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How one veteran was left 'traumatised' by well-meaning housing intervention

How one veteran was left 'traumatised' by well-meaning housing intervention

The council provided Stanley with the keys to a one-bedroom flat on Christmas Eve, however, this was dark and damp accommodation, with no electricity or cooker and the gas was tapped off. Credit: Veterans Aid

Veterans Aid

4 min read Partner content

The Housing First policy sounds good on paper. But some of the most vulnerable – like former Royal Engineer Stanley – have been let down

At last there’s a note of optimism in the air; the R number is falling, millions have been vaccinated and the ‘COVID Christmas’ that we all vowed never to forget is slowly becoming a dim memory. For Army veteran Stanley however, December 24th 2020 will remain a recurring nightmare. 

Frightened, lost and struggling with mental health issues, the 33-year-old former Royal Engineer was desperate when he sought help from his local council . . . a London Borough, with two Armed Forces champions, that signed up to the Armed Forces Community Covenant in 2019. 

Stanley was at his wits’ end so when the council came through and provided him with the keys to a one-bedroom flat on Christmas Eve he thought things were looking up – until he saw it. 

His new home was a dark, cold space, without carpets or furniture of any description. There was no electricity, the gas was capped off and in any case, there was no cooker. The floorboards he was expected to sleep on were peppered with nails. Apart from a few rags and scraps of filthy carpet, the flat was bare – and the cold was bone-chilling.  

Stanley struggles with basic tasks like shopping and cooking. Left alone with no food or means to keep warm and clean he very quickly began to panic.  

A decade earlier Stanley had sought help from Veterans Aid. The charity got him back on his feet and reminded him that if ever he needed help again, to get in touch and it would be there. Thankfully he remembered that pledge as he left the dark, damp accommodation that was his ‘refuge’ – for the relative cheer of London’s icy streets.  

Unlike many charities Veterans Aid remained operational throughout the pandemic, so when Stanley’s call for help came he was able to speak directly to a member of its Operations Team. He explained that he had left his current accommodation because it was “too cold”.   

It takes a lot to upset the team at Veterans Aid but some members of staff were in tears when they discovered what Stanley had been asked to endure. This wasn’t help, it was harm.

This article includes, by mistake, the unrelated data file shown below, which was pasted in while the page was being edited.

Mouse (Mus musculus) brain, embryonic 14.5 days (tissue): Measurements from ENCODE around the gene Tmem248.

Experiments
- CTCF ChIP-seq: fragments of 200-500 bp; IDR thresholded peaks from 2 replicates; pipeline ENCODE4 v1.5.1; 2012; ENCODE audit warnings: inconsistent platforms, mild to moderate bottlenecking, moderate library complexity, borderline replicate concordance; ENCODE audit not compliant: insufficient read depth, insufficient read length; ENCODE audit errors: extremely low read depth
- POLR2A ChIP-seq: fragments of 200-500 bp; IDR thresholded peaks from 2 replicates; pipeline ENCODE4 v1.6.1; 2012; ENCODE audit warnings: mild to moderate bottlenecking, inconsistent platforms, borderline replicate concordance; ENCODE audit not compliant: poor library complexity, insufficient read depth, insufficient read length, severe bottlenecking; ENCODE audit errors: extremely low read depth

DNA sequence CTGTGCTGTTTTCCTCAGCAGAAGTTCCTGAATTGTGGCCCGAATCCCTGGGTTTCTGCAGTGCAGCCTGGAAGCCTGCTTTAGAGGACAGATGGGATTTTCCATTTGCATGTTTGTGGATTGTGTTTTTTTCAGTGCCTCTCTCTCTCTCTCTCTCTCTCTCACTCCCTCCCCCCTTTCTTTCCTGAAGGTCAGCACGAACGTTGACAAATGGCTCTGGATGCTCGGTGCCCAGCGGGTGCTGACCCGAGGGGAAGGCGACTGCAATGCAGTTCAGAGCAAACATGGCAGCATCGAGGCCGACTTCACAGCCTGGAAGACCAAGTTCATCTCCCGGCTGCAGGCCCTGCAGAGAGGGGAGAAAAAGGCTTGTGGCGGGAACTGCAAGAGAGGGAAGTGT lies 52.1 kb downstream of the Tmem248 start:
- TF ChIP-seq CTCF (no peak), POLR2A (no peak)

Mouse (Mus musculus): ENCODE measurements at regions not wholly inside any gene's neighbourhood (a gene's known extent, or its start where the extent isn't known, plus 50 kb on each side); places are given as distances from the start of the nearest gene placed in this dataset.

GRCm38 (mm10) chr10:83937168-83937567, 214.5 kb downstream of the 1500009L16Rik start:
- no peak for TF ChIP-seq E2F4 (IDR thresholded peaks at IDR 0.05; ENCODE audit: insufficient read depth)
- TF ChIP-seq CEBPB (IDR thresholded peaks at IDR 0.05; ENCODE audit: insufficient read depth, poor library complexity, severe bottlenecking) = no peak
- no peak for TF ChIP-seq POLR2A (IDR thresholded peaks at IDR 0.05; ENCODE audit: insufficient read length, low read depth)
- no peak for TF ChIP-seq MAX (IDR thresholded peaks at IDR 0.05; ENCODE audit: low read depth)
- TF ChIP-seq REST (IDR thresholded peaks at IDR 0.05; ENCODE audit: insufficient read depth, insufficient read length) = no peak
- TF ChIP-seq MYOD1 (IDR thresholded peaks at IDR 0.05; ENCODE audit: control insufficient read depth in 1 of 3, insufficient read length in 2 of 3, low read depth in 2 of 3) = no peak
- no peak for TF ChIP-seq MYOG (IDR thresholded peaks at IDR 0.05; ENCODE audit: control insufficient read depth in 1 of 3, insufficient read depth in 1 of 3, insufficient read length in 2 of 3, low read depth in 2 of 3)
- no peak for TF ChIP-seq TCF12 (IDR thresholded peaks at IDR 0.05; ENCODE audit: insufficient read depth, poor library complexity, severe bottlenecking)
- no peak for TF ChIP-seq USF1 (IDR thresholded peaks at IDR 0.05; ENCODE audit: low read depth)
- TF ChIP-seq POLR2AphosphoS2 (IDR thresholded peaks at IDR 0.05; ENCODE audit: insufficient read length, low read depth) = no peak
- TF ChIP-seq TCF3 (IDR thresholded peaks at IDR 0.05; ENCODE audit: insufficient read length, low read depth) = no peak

CEO of Veterans Aid Dr Hugh Milroy says: “We immediately got him into a hotel and met with him that same day, providing him with clean clothes and toiletries. The caseworker who dealt with him said ‘He was shaking so badly with cold when we saw him that he could hardly speak. He was traumatised’.  

“Stanley’s mental health issues are considerable and are known to the psychiatric services. He receives his biweekly depo injection from the NHS and a family member is an appointee, yet he had been urged to sign a tenancy agreement, for a property with no utilities, that he had no means of heating, furnishing or maintaining.  

“It’s hard to understand how anyone could have believed he had the (mental) capacity to take on a tenancy, let alone sustain independent living. He is deeply unwell and heavily dependent on medication to function. It takes a lot to upset the team at Veterans Aid but some members of staff were in tears when they discovered what Stanley had been asked to endure. This wasn’t help, it was harm. 

“He’s safe now. We are still supporting him in hotel accommodation until a suitable housing and care package can be found. It’s been heartening to see the change in morale from when he first presented himself.”  

Stanley was a soldier – is now a veteran. He is also a casualty of life, illness and a COVID-obsessed society that has perhaps been too focused on getting people ‘off the streets’ – at any price. 

“This isn’t about blame and we have no intention of naming and shaming. We are all dealing with the unknown in terms of COVID-fallout; under-resourced and ill-prepared for a health crisis that has exacerbated every social ill that existed before it struck,” Dr Hugh Milroy says.  

“My purpose in sharing this former soldier’s story is simply to sound an alarm bell. Seductive policies and processes that purport to solve homelessness need to be viewed with a very critical eye. I’m not angry, just very disappointed – and curious to know if the person who got Stanley to sign the tenancy agreement for his wretched accommodation would happily have offered it to their brother or father in similar circumstances? 

Housing First has promised much – as has the  Armed Forces Covenant. Both sound good on paper  and no doubt give reassurance to those that push their efficacy. Stanley qualified for help and, in box ticking terms, it was provided; yet by any humanitarian measure he was let down. Luckily he was a veteran, so VA was able to help. 

"Legislation and assignment of funding is not enough. Until quality and longevity of support become the guaranteed standard there will be other Stanley’s. In the 21st Century we really need to do better. The streets should not represent a more attractive choice than housing for our most vulnerable.” 

*Names and identifying details have been changed for confidentiality  

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Connecting Communities

Connecting Communities is an initiative aimed at empowering and strengthening community ties across the UK. Launched in partnership with The National Lottery, it aims to promote dialogue and support Parliamentarians working to nurture a more connected society.

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